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91 terms

communication chapter 5, 8, 11, 13

STUDY
PLAY
Active listening
Involves listening with a purpose
automatic attention
the instinctive focus we give to stimuli signaling a change in our surroundings, stimuli that we deem important, or stimuli that we perceive to signal danger
critical listening
listening that challenges the speaker's message by evaluating its accuracy, meaningfulness and utility. Cant listen critically if you don't think critically
critical thinking
analyzing the speaker, the situation and the speaker's ideas to make critical judgments about the message being presented
emotican
To clarify the writers emotions in things like chat rooms and email
empathetic listening
listening with a purpose and attempting to understand the other person
first-person observation
observations based on something that you personally have sensed
hearing
the act of receiving sound
information literacy
the ability to recognize when information is needed and to locate, evaluate, and effectively use the information needed.
lecture cues
verbal or nonverbal signals that stress points or indicate transitions between ideas during a lecture
lecture listening
the ability to listen to, mentally process, and recall lecture information
listening
the active process of receiving, constructing meaning from, and responding to spoken an/or nonverbal messages. It involves the ability to retain information, as well as to react empathetically and/or appreciatively to spoken and/or non verbal message
listening for enjoyment
situations involving relaxing, fun or, emotionally stimulating information
long-term memory
the relatively permanent and limitless storehouse of the memory system; includes knowledge, skills, and experiences, images of people, and smells
schema
Organizational filing systems form thoughts held in long-term memory
second-person observation
a report of what another person observed
selective attention
the focusing of conscious awareness on a particular stimulus
short-term memory
a temporary storage place for information
It is the least efficient form of memory, and is limited in the quantity of information stored and the length of time information is retained. Its limited to about 20 seconds
source credibility
Perceived competence and trustworthiness of a speaker or writer that affects how the message is received
working memory
the part of our consciousness that interprets and assigns meaning to stimuli we pay attention to. It looks for shortcuts when processing information and recognizes patterns of letters quickly and assigns meaning. looks for connections between newly heard information and information stored in long-term memory
chronological resume
a document that organizes your credentials over time
communication networks
patterns of relationships through which information flows in an organization
cover letter
a letter you send with your resume to provide more information about you.
downward communication
Communication that flows downward from a manager to employees
economic orientation
organizations that manufacture products and/or offer services for consumers ex: target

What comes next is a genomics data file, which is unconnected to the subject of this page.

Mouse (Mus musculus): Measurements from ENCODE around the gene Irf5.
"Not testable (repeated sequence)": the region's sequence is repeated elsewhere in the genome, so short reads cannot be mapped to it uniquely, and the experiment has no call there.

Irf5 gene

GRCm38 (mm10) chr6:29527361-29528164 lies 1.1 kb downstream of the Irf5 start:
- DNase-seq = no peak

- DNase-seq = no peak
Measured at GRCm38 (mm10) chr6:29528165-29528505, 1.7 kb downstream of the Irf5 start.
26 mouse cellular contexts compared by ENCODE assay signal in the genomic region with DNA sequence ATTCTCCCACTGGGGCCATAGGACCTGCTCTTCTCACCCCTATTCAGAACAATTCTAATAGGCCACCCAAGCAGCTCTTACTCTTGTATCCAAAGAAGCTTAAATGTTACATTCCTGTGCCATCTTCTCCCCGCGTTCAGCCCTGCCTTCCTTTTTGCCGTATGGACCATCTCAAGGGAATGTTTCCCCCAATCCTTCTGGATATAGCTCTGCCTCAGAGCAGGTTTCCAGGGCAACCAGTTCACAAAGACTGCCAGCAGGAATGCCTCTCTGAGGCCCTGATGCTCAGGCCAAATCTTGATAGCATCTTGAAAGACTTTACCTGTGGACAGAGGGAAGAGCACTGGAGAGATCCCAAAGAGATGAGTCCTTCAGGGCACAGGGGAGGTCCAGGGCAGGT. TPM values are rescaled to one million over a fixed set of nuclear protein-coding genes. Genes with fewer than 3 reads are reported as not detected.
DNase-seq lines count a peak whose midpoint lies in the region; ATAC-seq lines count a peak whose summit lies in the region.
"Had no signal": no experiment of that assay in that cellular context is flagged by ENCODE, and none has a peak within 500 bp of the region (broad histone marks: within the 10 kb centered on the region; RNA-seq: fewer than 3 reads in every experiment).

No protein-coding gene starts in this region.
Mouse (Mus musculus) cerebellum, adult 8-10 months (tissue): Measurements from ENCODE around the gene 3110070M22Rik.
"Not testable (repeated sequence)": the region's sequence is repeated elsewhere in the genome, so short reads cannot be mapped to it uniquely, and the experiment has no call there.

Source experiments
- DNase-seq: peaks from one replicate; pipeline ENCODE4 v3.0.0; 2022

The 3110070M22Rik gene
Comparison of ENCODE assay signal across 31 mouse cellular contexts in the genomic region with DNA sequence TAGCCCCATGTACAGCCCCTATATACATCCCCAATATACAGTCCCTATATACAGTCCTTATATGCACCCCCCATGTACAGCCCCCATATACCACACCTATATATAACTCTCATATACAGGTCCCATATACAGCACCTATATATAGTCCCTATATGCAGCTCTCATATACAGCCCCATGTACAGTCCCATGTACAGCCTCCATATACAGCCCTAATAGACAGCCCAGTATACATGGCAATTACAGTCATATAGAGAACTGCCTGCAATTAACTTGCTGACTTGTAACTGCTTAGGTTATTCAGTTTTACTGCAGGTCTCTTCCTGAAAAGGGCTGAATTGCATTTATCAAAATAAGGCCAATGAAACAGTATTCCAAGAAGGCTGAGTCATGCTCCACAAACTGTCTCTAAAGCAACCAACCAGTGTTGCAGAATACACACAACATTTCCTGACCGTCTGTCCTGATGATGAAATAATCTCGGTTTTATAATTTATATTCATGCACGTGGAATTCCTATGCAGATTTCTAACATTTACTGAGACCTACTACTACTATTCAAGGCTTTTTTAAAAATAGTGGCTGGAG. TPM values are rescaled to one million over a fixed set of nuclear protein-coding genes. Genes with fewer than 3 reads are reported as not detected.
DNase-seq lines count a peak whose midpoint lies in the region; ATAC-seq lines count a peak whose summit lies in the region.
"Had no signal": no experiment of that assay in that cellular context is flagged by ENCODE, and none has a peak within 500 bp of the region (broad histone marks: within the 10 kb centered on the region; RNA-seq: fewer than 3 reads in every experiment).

emotional labor
jobs in which employees are expected to display certain feelings in order to satisfy organizational role expectations
formal communication
messages that follow prescribed channels of communication throughout the organization
functional resume
a document that organizes your credentials by type of function performed
horizontal communication
communication that flows among managers and workers who are at the same organizational level
hostile work environment sexual harassment
conditions in the workplace that are sexually offensive, intimidating, or hostile and that affect an individual's ability to perform his or her job
informal communication
any interaction that does not generally follow the formal structure of the organization but emerges out of natural social interaction among organization members
integration orientation
Have a prime task of mediating and dissolving disputes between people. Example: churches/courts
job description
a written description of the basic tasks, duties, and responsibilities required of an employee holding a particular job
objective statement
an articulation of your goals
organizations
Collections of people who work together and coordinate their actions to achieve a wide variety of goals, or desired future outcomes.
organizational communication
the ways in which groups of people both maintain structure and order through their symbolic interactions and allow individual actors the freedom to accomplish their goals
pattern-maintenance orientation
Organizations that promote cultural and educational regularity and development within society (families, religious groups)
political orientation
organizations that generate and distribute power and control within society
quid pro quo sexual harassment
Asking for or forcing an employee to perform sexual favors in exchange for receiving some reward or avoiding negative consequences
sexual harassment
unwelcome sexual behavior by a supervisor toward an employee
upward communication
communication that flows from lower to higher levels in an organization
network